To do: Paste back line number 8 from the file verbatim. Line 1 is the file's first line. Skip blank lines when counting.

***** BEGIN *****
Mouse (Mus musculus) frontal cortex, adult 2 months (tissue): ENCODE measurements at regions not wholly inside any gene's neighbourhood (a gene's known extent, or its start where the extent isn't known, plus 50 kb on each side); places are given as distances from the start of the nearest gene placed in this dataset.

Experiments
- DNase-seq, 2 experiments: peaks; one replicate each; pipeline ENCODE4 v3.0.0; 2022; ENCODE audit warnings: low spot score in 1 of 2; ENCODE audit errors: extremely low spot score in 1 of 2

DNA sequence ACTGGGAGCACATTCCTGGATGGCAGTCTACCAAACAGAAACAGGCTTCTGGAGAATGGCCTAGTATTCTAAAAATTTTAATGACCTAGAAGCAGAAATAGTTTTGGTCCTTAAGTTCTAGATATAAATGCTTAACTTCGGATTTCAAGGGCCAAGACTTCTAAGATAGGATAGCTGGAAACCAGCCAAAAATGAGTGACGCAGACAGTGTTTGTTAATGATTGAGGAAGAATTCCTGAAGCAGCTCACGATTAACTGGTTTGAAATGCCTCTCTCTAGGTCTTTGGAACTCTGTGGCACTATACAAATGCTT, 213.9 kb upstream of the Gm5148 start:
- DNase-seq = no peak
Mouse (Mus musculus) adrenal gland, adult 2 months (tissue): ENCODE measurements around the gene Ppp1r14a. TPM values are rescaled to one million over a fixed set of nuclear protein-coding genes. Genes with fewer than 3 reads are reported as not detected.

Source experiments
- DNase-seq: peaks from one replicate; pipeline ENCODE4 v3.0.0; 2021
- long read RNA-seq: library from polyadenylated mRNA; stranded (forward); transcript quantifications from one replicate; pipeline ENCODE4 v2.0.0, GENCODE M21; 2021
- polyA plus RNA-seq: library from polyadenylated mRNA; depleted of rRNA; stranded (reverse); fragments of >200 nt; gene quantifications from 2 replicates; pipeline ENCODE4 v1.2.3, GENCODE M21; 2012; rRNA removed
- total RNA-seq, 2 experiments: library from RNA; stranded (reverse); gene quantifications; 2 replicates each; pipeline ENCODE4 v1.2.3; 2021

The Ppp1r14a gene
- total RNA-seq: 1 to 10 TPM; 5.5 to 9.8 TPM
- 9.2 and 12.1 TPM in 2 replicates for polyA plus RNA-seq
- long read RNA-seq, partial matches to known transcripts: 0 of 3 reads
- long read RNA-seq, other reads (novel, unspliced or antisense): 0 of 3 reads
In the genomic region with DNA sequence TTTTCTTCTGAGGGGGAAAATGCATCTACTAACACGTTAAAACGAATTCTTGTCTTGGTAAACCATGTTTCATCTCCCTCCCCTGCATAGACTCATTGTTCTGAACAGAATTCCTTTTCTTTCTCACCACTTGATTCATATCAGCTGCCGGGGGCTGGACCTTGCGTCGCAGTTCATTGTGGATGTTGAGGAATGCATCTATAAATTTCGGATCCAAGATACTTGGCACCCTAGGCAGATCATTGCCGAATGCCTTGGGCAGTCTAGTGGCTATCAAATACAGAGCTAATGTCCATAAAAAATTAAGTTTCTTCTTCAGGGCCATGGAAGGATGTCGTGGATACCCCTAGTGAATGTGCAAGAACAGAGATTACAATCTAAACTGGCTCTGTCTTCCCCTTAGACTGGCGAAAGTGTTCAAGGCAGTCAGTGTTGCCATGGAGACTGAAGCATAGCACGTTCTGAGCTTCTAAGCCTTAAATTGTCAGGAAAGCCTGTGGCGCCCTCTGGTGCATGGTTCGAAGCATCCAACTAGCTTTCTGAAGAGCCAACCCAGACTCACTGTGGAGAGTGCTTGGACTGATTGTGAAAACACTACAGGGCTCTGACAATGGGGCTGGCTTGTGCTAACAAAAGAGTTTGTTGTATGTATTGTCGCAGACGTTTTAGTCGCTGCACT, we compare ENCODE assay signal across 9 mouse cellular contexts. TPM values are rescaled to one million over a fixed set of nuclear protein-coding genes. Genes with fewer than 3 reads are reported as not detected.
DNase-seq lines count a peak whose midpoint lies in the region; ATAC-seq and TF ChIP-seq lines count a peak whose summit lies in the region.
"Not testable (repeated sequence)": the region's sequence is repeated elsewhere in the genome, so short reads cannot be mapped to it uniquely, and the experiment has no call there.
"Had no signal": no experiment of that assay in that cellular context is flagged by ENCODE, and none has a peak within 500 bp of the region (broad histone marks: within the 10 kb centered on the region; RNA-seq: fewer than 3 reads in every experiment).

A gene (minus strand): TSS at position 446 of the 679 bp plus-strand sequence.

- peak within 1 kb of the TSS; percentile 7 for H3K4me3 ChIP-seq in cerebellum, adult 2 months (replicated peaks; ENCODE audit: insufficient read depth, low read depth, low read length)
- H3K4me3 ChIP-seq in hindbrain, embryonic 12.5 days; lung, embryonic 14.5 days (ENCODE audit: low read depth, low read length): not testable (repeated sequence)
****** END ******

- DNase-seq: peaks from one replicate; pipeline ENCODE4 v3.0.0; 2021